NASA's newest, six-wheeled prototype Martian rover - nicknamed Rocky 7 - has successfully passed its most rigorous field test yet, traveling 1,058 meters (six-tenths of a mile) over rugged, Mars-like terrain, while conducting science experiments and snapping 580 photographs along the way.
The week-long series of field tests, carried out May 23-30 at Lavic Lake, an ancient lake bed about 275 kilometers (175 miles) east of Los Angeles, was designed to simulate several weeks of a real Mars rover mission and to test the rover's ability to drive much greater distances than current rovers. In addition, Rocky 7 conducted five simulated science experiments in real-time and collected samples of soil and rocks that would be retrieved and returned to Earth by a later Mars mission.
"One of the chief objectives of these tests was to test Rocky 7's ability to traverse farther over a wide variety of terrain with more Mars-like characteristics than we did in the last set of tests in December 1996," said Dr. Samad Hayati, Rocky 7 task manager at NASA's Jet Propulsion Laboratory (JPL), Pasadena, CA. "The rover actually traveled about 80 percent farther than it traveled in the last set of tests, over three distinct terrains, using a minimum of instructions from us to guide its way."
The Rocky 7 rover represents the newest model of rovers that may be sent to Mars in the years 2001 and 2003. However, it looks very similar to its predecessor, Sojourner, which will land on Mars on July 4. Rocky 7 weighs slightly more than Sojourner at 15 kilograms (33 pounds) and has about the same dimensions -- measuring 48 centimeters (19 inches) wide by 64 centimeters (25 inches) long by 32 centimeters (12.5) inches tall. Rocky 7 also sports the same six-wheeled chassis and spring-less "rocker- bogie" mobility system, which allows the vehicle to conform to the contours of the surface and scale objects almost as tall as itself without tipping over.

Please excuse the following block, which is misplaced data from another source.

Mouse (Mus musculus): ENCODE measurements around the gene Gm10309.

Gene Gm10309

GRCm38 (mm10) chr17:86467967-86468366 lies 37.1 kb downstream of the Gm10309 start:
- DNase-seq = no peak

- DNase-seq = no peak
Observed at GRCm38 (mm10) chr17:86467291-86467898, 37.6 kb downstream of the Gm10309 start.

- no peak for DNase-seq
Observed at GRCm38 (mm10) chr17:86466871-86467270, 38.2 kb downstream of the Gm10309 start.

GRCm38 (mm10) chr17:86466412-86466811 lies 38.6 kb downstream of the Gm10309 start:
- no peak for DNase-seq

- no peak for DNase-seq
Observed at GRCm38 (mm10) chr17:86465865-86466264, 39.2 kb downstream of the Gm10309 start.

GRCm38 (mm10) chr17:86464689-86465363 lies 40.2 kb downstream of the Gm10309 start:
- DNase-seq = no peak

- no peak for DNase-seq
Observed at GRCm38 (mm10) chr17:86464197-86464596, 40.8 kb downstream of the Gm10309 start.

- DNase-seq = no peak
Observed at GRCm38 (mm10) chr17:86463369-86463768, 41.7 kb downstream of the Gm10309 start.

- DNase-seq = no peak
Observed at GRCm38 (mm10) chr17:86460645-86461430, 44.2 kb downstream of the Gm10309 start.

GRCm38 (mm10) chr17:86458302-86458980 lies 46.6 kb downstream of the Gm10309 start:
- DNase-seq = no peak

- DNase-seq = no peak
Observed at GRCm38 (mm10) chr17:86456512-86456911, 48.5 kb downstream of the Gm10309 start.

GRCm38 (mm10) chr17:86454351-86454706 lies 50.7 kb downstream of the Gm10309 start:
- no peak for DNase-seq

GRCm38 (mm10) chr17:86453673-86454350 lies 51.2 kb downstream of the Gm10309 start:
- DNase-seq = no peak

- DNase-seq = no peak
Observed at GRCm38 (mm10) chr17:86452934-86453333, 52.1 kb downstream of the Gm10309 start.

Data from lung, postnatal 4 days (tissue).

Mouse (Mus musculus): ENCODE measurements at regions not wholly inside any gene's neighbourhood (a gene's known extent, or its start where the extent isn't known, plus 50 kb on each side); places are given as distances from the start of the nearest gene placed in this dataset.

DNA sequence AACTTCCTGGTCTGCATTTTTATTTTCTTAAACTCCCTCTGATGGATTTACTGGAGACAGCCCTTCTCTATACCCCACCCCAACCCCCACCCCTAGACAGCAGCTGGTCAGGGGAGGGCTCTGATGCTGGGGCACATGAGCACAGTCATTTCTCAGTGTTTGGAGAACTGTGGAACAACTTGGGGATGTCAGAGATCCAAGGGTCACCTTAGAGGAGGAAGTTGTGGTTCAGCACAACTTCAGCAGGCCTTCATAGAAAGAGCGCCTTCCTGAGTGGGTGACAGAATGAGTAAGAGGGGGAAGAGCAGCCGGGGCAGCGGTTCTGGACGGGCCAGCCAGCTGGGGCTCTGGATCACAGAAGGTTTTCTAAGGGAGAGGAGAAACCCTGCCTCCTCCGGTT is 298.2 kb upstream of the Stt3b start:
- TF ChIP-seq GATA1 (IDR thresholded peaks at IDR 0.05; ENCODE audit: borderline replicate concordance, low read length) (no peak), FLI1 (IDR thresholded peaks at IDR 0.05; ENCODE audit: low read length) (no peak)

Continued robotic exploration of Mars in the next century will focus on the search for water and evidence to confirm hints that life may have existed once in Mars' early history. Successive Mars missions will be designed not only to examine the planet's composition, atmosphere and weather, but also to identify natural resources that could be mined and used for eventual human expeditions to the red planet.
The southern side of Lavic Lake, located in the Twenty-Nine Palms Marine Corps Base near Palm Springs, CA, was chosen for the field tests because it is a playa, analogous to some regions of Mars, with areas of lava flow, cracked mud, terrain strewn with basalt rocks and an alluvial fan.
Rocky's travels began on a basalt flow covered with cobblestones resting in a layer of wind-blown silt, which offered a variety of obstacles for the robot to hurdle. Engineers tested some of the rover's new features, such as a 32-centimeter (12.5- inch) manipulator arm with four degrees of freedom. Mounted on the front of the vehicle, the arm carried a "point reflectance" spectrometer that could be extended 10 centimeters (4 inches) in any direction to study the color of various surfaces. In future rover missions on Mars, science instruments on the rover arm will help researchers determine the composition of surface soils and rocks.